3 Mindful Habits for the Busy Entrepreneur

In the simplest terms, mindfulness is the practice of being purposefully aware of one’s experiences and being focused in the present moment. It is an essential component in the practice of Buddhism and has existed for centuries, though it has only achieved mainstream awareness in recent years. Now, far from being followed by the ‘new age’ set, more and more people are practising mindfulness in their daily lives to avail themselves of its many benefits, which include reducing symptoms of depression and lowering stress and anxiety levels.

Entrepreneurs are often under a lot of pressure dealing with a variety of taxing situations while operating their businesses, and most would have a lot to gain from practising mindfulness. Aside from being an excellent mood stabiliser, mindfulness can help a business personremain grounded in an ever-changing environment. Below are 3 mindful habits worth cultivating for someone who’s always ‘on the grind’:

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Focus on one task at a time

The notion that multi-tasking is the most efficient way to go about one’s day is outdated—and just plain wrong. While it’s true that you can get a lot done by multitasking, it’s also true that you don’t get much done right. Attending to multiple responsibilities at once creates a scattered mindset, which can then lead to disorganisation. You may feel harried and anxious, often feeling exhausted even if you’ve only just started the day. The quality of the work can also suffer as a result.

Studies show that people with divided attention take 50% longer to accomplish a single task and are also 50% more likely to make a mistake while they’re doing it. Buddhist meditation teacher and New York Times bestselling author Sharon Salzburg recommends concentrating your attention on one task at a time. This lessens errors and allows you to focus on the work and make sure that it’s done to your standards.


Disconnect from the noise

3 Mindful Habits for the Busy Entrepreneur

Consider a few facts and figures: According to a 2017 survey conducted by the University of Sydney, the average Australian checks their phone as often as 130 times a day. Another survey conducted by consulting firm Rise found that 1 in 2 Australians admit to being distracted by their phones or social media while at work, and more than half of all surveyed respondents check their phones or social media feeds up to 10 times per day, spending at least one and a half hours distracted while on duty.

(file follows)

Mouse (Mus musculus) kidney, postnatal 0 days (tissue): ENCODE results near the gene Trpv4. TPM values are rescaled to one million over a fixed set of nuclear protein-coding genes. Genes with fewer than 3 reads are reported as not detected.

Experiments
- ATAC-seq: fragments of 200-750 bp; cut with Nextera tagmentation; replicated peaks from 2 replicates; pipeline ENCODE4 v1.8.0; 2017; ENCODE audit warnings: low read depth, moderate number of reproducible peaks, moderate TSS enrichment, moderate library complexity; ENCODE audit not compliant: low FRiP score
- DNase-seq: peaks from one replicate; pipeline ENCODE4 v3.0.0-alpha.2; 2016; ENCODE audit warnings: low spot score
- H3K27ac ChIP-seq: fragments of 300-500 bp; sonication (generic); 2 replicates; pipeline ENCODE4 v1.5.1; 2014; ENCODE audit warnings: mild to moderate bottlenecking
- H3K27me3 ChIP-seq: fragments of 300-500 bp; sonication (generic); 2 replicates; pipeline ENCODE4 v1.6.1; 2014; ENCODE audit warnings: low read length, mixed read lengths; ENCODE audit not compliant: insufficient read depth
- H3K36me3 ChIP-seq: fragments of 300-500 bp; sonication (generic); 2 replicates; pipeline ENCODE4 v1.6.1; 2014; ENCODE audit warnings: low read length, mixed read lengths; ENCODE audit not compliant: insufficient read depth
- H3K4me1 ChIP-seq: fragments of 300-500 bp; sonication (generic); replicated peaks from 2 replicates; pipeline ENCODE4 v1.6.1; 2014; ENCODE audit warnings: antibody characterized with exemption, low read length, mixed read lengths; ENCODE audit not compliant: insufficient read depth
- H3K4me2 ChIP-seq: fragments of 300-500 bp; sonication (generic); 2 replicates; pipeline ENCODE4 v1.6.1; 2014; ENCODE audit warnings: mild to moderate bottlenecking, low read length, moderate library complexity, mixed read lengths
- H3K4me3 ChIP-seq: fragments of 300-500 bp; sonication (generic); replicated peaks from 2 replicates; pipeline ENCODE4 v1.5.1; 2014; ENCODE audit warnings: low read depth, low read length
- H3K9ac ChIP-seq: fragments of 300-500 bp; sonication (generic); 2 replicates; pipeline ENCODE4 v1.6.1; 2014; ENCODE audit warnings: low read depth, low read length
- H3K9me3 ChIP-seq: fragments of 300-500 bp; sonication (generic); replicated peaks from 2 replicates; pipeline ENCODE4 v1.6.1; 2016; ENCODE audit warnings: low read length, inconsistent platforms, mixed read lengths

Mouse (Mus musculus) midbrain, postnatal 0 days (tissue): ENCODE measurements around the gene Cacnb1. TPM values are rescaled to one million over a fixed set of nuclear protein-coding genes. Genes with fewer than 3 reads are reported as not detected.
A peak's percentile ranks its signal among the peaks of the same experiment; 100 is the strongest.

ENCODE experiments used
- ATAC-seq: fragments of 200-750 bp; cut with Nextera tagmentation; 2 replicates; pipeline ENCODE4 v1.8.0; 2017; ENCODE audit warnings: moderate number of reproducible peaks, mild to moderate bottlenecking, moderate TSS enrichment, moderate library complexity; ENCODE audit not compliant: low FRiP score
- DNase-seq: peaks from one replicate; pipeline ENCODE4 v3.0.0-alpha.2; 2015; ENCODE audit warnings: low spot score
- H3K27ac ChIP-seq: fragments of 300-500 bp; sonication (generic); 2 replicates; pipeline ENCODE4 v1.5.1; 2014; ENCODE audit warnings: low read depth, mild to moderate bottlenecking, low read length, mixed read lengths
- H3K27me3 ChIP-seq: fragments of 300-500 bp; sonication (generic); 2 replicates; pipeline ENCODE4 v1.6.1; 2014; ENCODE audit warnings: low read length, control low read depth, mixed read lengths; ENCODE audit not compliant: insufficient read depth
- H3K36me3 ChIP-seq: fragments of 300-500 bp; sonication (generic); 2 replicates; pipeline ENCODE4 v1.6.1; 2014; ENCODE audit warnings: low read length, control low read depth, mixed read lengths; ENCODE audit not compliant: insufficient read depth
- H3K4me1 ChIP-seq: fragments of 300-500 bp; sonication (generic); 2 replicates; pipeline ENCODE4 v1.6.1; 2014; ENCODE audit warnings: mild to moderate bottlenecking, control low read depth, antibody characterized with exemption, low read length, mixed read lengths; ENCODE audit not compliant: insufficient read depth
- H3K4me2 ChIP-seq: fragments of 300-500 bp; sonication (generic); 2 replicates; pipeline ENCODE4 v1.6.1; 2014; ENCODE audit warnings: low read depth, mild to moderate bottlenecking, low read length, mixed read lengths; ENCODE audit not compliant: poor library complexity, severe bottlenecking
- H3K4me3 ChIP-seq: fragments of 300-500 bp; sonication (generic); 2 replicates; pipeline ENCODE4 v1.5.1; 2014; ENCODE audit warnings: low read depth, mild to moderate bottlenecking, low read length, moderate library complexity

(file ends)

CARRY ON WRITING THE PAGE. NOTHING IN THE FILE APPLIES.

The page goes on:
One of the greatest advantages of living in the modern age is that technology has advanced enough to the point that it has rendered the world smaller. It’s easier than ever to find information, learn new things, and stay in touch with your friends and loved ones. However, having constant access to what essentially is a never-ending stream of data causes a significant dip in productivity and could be negatively impacting our lives, altering social behaviours and changing the way we recognise and interact with our environment.

Most people have a difficult time putting their smartphones down because these devices are designed to keep us engaged. The result is, ironically, a world that is truly more connected than ever before, but also one where most people allow the simpler joys to pass us by. Endeavour to have a healthier relationship with your device by purposefully limiting your use of it and putting it away to spend time with your loved ones or even have a quiet moment to yourself. Trust us; there’s no need to be constantly plugged in.


Take note of what you’re putting in your body

When was the last time you took the time out to examine what you’re eating?

The adage “you are what you eat” continues to endure for a reason. The food that you eat can and will have an effect not just on your body, but also on your mental and emotional state. There is plenty of literature on how processed foods that are high in starch, sugar, and fat can lead to the development of various health conditions, including heart disease and cancer. According to the Harvard Medical School’s Harvard Health Blog, these manufactured foods can also lead to cognitive and mood problems.

We all have to eat, so it can’t hurt to listen to your own body more and make conscious decisions to improve your eating habits. Eat healthy foods to nourish yourself and start viewing sugar as an indulgence instead of a staple food. When you eat mindfully, you reward yourself with a better disposition and a longer life.

Some of the world’s most innovative business leaders practice mindful habits, and well worth incorporating into your life too. Practising mindfulness not only helps you become a more productive entrepreneur; it also pushes you into becoming a happier, more fulfilled version of yourself.

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